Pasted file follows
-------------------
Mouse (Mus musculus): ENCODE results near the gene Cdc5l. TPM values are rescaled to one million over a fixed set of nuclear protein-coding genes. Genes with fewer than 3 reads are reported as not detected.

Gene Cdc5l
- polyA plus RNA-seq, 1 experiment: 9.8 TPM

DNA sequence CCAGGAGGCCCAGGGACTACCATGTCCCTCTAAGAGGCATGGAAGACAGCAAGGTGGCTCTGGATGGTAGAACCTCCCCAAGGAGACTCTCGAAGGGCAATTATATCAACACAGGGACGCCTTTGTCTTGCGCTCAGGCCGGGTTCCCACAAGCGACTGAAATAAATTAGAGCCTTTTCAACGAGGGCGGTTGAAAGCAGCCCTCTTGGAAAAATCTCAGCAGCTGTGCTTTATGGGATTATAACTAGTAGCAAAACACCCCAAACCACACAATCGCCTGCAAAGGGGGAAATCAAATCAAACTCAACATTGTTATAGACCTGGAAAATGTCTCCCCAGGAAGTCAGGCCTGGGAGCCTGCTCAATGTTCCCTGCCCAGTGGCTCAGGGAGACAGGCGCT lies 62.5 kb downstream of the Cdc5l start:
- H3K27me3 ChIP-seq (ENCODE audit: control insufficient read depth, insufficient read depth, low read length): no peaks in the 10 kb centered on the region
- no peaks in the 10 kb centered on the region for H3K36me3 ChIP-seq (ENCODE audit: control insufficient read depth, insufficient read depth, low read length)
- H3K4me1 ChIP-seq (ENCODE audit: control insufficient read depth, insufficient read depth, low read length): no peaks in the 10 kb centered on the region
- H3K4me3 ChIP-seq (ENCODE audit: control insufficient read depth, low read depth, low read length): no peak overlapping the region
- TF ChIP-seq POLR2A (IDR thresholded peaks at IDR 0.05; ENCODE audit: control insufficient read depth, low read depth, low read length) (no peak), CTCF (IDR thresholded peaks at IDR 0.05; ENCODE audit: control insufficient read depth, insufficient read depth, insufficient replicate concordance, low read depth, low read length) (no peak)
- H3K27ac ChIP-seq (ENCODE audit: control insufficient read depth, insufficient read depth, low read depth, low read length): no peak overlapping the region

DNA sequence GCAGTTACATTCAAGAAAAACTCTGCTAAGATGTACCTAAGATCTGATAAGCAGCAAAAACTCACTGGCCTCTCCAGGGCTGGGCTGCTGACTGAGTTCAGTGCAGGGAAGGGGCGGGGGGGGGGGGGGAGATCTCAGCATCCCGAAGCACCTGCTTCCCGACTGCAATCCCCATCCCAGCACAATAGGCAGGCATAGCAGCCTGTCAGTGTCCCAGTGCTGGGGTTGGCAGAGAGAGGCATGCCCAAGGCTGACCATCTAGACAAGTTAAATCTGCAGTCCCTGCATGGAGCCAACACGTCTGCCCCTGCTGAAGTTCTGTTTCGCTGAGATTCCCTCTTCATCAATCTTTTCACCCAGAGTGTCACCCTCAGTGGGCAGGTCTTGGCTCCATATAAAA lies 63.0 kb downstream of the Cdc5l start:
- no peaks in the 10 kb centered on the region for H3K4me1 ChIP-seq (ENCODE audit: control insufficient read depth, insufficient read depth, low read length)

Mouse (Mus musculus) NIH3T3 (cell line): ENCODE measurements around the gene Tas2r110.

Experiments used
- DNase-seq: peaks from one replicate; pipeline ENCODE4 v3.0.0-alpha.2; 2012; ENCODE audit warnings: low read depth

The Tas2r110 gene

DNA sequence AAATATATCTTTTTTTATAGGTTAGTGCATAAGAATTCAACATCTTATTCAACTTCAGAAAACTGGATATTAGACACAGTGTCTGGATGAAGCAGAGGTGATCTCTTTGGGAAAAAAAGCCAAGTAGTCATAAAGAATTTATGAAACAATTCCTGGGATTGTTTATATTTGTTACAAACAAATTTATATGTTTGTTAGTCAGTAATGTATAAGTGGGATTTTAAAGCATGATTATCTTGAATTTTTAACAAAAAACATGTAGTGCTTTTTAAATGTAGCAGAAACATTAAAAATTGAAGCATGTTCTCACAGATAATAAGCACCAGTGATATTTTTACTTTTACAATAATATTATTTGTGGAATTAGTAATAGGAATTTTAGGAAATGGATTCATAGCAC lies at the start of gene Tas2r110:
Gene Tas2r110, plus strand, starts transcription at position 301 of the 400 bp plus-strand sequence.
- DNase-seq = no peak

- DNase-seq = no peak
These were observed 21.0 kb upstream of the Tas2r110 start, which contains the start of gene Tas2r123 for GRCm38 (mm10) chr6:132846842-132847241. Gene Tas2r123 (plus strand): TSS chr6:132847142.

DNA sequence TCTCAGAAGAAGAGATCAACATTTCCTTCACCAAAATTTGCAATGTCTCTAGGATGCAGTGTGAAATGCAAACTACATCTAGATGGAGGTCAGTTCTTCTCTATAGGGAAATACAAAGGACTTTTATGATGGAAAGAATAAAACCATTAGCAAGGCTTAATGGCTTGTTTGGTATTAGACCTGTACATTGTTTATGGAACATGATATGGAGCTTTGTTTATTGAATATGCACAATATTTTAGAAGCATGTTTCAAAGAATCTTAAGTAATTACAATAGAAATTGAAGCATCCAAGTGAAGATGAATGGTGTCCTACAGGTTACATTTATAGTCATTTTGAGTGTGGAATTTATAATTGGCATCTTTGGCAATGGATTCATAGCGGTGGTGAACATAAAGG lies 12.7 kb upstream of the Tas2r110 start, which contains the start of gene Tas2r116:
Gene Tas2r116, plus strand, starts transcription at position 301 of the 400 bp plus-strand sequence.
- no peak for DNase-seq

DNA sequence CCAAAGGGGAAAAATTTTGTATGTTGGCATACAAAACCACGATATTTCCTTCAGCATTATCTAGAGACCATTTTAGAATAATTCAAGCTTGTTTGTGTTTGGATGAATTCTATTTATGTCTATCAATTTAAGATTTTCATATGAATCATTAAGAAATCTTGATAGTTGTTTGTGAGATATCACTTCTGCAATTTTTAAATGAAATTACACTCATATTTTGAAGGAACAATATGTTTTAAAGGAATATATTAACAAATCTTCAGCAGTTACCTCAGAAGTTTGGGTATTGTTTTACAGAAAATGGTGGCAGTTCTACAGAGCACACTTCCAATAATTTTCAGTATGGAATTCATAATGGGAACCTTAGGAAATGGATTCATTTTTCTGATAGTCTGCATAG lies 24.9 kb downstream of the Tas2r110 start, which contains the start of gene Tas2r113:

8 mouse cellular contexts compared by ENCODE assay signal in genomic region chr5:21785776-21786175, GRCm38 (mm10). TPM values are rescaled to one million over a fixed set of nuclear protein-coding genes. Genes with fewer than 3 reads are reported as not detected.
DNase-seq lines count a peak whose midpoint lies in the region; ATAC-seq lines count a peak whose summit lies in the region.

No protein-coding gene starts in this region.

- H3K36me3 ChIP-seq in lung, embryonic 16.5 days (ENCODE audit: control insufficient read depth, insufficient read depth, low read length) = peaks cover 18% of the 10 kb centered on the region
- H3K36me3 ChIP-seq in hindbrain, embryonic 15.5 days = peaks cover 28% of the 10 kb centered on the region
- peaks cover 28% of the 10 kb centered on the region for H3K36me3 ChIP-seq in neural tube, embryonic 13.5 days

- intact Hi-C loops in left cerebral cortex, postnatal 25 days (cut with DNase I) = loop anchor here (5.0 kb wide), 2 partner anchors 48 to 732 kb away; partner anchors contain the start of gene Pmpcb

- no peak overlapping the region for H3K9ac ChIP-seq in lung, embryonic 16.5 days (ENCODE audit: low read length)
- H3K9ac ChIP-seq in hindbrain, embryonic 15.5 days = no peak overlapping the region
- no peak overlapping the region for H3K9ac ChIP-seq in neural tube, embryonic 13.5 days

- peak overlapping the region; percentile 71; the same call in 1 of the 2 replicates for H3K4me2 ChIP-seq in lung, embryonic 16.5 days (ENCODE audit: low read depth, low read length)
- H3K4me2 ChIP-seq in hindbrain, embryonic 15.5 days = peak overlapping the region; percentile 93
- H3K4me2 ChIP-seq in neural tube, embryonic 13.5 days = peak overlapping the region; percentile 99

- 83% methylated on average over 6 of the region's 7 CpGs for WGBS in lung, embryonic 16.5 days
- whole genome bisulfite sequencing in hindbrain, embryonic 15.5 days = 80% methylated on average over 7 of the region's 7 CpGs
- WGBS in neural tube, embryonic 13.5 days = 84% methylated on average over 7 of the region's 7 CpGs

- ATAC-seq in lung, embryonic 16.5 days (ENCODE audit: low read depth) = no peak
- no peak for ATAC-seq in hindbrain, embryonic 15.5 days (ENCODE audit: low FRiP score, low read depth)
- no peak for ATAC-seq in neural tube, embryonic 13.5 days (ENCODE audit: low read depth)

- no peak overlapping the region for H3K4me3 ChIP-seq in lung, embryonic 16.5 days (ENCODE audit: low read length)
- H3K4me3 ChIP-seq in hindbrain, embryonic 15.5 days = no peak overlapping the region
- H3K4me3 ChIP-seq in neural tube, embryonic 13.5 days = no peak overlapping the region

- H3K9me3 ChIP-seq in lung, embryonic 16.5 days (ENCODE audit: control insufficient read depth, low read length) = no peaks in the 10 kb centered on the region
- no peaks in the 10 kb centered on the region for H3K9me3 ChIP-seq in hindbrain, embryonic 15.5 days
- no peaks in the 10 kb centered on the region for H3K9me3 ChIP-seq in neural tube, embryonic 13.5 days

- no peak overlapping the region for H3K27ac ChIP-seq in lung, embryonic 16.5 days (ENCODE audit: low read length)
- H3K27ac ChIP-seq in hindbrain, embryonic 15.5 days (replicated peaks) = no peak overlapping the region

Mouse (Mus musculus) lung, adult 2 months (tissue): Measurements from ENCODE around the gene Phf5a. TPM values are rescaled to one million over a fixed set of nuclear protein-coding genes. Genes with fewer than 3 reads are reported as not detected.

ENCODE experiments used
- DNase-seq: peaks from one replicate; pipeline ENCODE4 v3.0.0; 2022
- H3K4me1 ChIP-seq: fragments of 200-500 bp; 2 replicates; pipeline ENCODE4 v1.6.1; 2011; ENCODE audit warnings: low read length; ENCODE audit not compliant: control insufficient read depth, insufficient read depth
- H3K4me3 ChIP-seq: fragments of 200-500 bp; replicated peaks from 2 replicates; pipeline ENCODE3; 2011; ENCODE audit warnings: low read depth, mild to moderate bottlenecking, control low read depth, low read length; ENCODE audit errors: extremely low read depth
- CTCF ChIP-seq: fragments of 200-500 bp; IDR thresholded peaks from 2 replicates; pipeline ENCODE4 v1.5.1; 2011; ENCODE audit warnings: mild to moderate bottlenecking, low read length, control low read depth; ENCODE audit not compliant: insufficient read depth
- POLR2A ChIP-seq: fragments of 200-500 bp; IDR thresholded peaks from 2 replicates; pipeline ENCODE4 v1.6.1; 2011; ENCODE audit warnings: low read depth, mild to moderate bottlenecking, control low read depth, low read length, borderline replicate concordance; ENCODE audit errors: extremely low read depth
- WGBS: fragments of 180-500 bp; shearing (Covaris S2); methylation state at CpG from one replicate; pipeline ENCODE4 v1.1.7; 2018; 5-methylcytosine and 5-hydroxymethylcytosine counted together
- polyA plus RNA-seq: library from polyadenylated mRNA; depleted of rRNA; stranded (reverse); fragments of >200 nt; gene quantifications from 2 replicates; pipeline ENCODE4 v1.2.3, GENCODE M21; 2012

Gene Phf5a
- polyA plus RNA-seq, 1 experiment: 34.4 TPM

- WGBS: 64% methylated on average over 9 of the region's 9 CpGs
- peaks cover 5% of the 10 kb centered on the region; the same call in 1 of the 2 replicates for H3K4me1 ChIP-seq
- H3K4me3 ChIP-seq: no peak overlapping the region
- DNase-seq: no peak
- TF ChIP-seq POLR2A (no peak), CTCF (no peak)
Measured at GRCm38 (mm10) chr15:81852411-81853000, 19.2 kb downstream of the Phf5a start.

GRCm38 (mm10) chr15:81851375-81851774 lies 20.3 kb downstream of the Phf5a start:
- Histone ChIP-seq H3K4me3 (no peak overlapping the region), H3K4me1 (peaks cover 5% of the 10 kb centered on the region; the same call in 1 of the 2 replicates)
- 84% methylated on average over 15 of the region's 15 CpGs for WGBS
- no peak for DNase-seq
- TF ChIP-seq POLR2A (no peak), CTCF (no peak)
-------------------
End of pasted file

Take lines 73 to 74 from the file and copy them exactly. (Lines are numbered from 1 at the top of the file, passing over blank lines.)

- no peak for DNase-seq
- TF ChIP-seq POLR2A (no peak), CTCF (no peak)